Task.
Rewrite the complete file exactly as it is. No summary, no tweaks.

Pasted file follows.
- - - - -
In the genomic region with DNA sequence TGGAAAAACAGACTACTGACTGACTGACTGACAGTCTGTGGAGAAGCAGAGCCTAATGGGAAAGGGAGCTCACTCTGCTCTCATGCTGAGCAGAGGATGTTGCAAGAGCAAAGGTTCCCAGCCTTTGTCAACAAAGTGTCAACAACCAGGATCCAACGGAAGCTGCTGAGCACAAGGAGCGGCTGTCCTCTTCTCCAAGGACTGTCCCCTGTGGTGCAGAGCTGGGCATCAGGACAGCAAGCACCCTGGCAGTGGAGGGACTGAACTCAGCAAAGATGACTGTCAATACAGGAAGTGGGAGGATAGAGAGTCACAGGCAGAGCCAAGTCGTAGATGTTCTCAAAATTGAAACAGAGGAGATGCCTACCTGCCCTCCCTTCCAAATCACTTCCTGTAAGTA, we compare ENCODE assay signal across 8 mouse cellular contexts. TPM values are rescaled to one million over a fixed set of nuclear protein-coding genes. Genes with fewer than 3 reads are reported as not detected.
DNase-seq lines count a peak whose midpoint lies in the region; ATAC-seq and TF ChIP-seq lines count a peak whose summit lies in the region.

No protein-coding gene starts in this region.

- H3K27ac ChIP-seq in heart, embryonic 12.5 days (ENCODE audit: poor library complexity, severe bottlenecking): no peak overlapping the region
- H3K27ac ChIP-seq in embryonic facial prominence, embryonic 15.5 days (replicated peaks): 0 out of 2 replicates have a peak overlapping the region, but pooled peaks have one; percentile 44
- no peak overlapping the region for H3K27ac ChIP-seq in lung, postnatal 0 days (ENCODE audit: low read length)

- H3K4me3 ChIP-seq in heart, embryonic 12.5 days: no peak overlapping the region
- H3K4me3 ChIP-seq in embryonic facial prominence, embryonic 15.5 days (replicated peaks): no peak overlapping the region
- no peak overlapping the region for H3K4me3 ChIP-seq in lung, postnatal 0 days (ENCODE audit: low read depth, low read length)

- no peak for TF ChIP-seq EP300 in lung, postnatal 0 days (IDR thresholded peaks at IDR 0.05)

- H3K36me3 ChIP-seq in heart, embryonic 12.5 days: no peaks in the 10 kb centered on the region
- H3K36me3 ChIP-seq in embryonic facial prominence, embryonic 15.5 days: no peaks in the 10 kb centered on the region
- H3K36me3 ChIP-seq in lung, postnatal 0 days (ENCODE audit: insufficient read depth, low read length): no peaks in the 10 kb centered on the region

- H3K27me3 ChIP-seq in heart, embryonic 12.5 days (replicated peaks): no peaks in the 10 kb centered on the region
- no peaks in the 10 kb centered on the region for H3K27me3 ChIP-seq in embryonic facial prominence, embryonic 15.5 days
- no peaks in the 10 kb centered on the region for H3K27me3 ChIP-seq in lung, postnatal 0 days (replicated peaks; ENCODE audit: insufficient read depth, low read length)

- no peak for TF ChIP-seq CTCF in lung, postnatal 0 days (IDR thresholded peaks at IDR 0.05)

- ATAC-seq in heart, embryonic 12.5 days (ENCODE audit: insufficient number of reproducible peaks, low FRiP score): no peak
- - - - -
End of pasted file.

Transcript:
In the genomic region with DNA sequence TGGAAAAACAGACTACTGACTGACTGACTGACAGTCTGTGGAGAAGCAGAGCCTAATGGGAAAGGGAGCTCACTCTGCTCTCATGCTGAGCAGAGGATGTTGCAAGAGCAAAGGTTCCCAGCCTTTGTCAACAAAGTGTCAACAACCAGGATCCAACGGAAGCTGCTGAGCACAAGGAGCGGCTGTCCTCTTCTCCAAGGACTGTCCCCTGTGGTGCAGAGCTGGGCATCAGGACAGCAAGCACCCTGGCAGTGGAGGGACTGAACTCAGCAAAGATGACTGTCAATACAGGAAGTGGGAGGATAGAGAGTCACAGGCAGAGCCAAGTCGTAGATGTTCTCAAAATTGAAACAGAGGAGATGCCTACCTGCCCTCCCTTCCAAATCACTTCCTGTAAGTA, we compare ENCODE assay signal across 8 mouse cellular contexts. TPM values are rescaled to one million over a fixed set of nuclear protein-coding genes. Genes with fewer than 3 reads are reported as not detected.
DNase-seq lines count a peak whose midpoint lies in the region; ATAC-seq and TF ChIP-seq lines count a peak whose summit lies in the region.

No protein-coding gene starts in this region.

- H3K27ac ChIP-seq in heart, embryonic 12.5 days (ENCODE audit: poor library complexity, severe bottlenecking): no peak overlapping the region
- H3K27ac ChIP-seq in embryonic facial prominence, embryonic 15.5 days (replicated peaks): 0 out of 2 replicates have a peak overlapping the region, but pooled peaks have one; percentile 44
- no peak overlapping the region for H3K27ac ChIP-seq in lung, postnatal 0 days (ENCODE audit: low read length)

- H3K4me3 ChIP-seq in heart, embryonic 12.5 days: no peak overlapping the region
- H3K4me3 ChIP-seq in embryonic facial prominence, embryonic 15.5 days (replicated peaks): no peak overlapping the region
- no peak overlapping the region for H3K4me3 ChIP-seq in lung, postnatal 0 days (ENCODE audit: low read depth, low read length)

- no peak for TF ChIP-seq EP300 in lung, postnatal 0 days (IDR thresholded peaks at IDR 0.05)

- H3K36me3 ChIP-seq in heart, embryonic 12.5 days: no peaks in the 10 kb centered on the region
- H3K36me3 ChIP-seq in embryonic facial prominence, embryonic 15.5 days: no peaks in the 10 kb centered on the region
- H3K36me3 ChIP-seq in lung, postnatal 0 days (ENCODE audit: insufficient read depth, low read length): no peaks in the 10 kb centered on the region

- H3K27me3 ChIP-seq in heart, embryonic 12.5 days (replicated peaks): no peaks in the 10 kb centered on the region
- no peaks in the 10 kb centered on the region for H3K27me3 ChIP-seq in embryonic facial prominence, embryonic 15.5 days
- no peaks in the 10 kb centered on the region for H3K27me3 ChIP-seq in lung, postnatal 0 days (replicated peaks; ENCODE audit: insufficient read depth, low read length)

- no peak for TF ChIP-seq CTCF in lung, postnatal 0 days (IDR thresholded peaks at IDR 0.05)

- ATAC-seq in heart, embryonic 12.5 days (ENCODE audit: insufficient number of reproducible peaks, low FRiP score): no peak